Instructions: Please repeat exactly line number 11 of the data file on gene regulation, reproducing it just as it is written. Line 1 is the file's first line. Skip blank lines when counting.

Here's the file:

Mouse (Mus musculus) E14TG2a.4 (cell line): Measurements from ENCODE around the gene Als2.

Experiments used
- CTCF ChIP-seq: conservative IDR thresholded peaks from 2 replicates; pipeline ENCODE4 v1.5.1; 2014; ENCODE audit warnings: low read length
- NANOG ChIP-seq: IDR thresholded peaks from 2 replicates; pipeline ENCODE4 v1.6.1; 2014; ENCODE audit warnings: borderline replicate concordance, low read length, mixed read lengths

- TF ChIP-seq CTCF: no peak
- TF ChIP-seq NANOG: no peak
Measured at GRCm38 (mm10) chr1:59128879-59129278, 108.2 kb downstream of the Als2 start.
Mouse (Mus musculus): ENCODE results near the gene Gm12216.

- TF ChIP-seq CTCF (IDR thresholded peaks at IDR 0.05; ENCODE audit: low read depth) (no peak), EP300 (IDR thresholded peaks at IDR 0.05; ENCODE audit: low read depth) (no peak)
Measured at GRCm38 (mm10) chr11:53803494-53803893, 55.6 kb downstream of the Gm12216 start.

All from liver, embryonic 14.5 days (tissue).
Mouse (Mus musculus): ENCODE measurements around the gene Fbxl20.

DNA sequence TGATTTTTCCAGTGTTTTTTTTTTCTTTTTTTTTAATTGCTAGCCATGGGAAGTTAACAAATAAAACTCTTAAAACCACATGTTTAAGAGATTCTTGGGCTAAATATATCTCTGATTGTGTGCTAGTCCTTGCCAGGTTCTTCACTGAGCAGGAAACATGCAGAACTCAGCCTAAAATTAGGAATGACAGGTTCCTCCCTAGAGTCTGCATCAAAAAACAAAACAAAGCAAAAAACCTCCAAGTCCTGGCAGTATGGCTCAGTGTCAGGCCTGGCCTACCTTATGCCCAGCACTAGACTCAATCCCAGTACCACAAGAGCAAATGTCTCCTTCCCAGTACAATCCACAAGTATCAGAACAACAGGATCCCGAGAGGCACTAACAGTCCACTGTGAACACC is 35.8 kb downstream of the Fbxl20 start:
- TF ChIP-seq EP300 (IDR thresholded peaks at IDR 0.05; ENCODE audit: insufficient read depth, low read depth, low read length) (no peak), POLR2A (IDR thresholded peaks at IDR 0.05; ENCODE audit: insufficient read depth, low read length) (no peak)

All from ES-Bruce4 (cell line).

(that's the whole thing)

All from liver, embryonic 14.5 days (tissue).